Thanks!

Ann KarakoI am basing my opinion about these things on Piaget’s theory of the four stages of cognitive development, which is explained here: https://www.medicalnewstoday.com/articles/325030.php. This is well-known among educators, and while it is only a theory, my own experience as a math teacher has seemed to justify it to a certain extent. I’ve known kids who were amazing at arithmetic (general math) try to move to Algebra and be absolutely flummoxed. I believe their brains just weren’t ready to process the abstract concepts that Algebra introduces. After a year or two they were much more able to comprehend the coursework. As far as research supporting the memorization of math facts vs. just learning the facts, I haven’t tried to find any. I’m not attempting to write a scholarly work here, just present my opinion based on my own education and experience. Most of the time you can find research to back up whatever position you want. I just know that most kids who don’t know their math facts well struggle more both with computation and with comprehension than kids who do. In my opinion, memorization helps their brain set the facts aside to be recalled when needed, so that it can focus on learning the more challenging concepts that come after. I write more about this here: https://www.notthathardtohomeschool.com/hate-math-multiplication-facts/. Thanks for the question.

LNI learned something from reading your article. I must admit, I had a strong reaction when you said children can’t learn abstract math concepts until middle school. I absolutely believe they start picking up abstract concepts well before middle school even if they cannot articulate it. I remember learning with those blocks myself. It did more than just reinforce memorization, it gave me a way to build something on my own that I could use to check my answers when learning a procedure. That being said, I learned from your article that they cannot replace facts and procedures. In my own experience as a student they were only used occasionally as a special lesson. The main focus was still procedures. And I understand the timing is important for day to day lessons to avoid distractions. I was also unaware they were expensive. Drawing dots and circles can work just as well for multiplication. Visuals were a major help for me at every age. Building and drawing patterns inspires curiosity. I think physical representations of math problems are essential. But I now understand the majority of lesson time should be dedicated to facts and procedures first.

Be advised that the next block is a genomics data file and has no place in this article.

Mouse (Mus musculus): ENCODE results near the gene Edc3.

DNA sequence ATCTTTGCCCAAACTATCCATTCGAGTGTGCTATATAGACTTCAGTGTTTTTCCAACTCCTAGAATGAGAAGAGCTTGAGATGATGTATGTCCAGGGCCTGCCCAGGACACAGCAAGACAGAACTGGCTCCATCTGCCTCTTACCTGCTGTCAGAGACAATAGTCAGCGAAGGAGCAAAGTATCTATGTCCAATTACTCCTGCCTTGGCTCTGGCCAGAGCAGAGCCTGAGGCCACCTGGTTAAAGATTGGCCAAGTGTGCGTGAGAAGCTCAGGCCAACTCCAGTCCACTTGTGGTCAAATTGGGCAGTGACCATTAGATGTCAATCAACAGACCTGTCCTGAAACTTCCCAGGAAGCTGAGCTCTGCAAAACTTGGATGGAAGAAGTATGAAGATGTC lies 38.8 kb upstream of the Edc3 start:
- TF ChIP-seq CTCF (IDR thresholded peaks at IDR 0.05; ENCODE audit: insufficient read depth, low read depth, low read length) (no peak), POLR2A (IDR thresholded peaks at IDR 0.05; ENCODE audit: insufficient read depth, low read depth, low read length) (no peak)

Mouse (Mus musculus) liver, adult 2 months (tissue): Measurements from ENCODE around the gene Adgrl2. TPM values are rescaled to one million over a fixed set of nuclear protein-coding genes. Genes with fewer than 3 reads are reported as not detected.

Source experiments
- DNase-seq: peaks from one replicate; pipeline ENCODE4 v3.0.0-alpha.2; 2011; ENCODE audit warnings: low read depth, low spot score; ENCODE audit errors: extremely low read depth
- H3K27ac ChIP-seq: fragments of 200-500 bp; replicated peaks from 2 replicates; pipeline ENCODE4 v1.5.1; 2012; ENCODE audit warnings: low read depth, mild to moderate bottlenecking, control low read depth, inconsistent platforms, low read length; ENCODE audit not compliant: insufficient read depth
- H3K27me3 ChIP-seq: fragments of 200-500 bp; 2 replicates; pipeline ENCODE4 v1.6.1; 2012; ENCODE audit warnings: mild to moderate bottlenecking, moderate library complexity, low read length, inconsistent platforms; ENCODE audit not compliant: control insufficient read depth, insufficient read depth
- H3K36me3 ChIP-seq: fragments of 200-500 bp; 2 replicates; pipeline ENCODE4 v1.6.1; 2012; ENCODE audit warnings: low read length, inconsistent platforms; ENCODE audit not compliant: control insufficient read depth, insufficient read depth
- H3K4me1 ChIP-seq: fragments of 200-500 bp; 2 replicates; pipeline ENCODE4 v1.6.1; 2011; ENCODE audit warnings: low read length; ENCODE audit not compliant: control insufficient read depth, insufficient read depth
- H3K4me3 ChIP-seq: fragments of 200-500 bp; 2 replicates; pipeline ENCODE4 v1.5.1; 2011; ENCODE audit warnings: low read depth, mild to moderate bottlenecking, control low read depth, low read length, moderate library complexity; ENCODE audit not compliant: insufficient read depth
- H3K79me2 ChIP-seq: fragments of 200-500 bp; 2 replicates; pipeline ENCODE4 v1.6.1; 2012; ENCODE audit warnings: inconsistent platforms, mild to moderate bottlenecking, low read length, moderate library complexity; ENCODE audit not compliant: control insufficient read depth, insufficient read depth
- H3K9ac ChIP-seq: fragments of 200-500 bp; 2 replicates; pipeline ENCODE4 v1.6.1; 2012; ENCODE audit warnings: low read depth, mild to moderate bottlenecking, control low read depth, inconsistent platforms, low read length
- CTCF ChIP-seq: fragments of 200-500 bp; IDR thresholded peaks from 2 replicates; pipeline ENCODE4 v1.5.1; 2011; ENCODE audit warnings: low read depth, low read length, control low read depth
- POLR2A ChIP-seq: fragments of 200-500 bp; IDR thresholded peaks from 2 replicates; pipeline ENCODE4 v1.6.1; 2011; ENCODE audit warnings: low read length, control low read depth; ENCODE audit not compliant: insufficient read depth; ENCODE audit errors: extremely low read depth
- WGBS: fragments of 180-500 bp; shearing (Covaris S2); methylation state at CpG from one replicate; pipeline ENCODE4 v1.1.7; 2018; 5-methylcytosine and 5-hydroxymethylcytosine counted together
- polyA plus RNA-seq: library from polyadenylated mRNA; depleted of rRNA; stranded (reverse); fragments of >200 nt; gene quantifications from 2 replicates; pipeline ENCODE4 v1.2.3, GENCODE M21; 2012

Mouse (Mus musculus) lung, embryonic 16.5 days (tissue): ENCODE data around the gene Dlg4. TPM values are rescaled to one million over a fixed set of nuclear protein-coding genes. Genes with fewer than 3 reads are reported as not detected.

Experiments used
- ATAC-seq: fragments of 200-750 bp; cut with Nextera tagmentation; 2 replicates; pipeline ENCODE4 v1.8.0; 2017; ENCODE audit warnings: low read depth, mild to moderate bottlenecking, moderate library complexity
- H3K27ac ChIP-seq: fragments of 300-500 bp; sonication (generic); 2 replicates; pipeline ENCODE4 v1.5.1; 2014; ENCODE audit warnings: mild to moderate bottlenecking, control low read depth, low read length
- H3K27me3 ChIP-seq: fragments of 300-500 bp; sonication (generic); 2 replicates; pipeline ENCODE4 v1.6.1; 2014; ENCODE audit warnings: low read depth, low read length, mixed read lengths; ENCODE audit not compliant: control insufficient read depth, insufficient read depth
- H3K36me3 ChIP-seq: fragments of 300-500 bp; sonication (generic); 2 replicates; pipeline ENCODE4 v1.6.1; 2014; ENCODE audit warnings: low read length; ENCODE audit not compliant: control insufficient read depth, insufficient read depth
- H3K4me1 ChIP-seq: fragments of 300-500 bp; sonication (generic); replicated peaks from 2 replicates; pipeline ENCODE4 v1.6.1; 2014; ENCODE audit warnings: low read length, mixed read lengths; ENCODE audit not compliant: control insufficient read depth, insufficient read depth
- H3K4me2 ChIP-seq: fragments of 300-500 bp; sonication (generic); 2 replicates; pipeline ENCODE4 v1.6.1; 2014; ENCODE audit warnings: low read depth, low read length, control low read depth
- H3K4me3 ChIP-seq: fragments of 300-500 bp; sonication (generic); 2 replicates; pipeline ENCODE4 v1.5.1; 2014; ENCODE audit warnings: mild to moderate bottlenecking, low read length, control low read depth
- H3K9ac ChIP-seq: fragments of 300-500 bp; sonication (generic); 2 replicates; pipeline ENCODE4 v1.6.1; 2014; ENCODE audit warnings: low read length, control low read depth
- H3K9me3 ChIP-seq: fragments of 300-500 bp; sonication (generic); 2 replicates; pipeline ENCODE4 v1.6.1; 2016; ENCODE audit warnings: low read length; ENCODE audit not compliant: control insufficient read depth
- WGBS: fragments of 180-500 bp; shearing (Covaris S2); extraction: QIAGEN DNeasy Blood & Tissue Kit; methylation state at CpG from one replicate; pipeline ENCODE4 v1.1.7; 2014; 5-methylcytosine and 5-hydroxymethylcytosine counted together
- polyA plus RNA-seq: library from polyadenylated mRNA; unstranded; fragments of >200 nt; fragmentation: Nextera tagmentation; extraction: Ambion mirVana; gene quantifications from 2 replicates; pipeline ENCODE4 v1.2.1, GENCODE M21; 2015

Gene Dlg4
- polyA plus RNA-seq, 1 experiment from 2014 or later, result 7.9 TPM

LNI have to add for honesty, I only used the blocks once. Most of the time I drew examples with pencil and paper, no special tools! And I still learned multiplication tables. That common core stuff might be over the top. I just want to mention because I really think concrete examples help and particularly concrete examples that the student can recreate on their own.

DinaI am half way with you. I think we have to be careful not to overload children and manipulatives are yet another thing to deal with. My daughter, who struggles with maths, finds the sheer amount of information hard that she is expected to remember. I am also a believer in rote learning in maths. Practice definately makes perfect in the early years. In my experience children have to do a lot of repetitions with manipulatives to handle them confidently, so we have think hard about how to use the limited time available.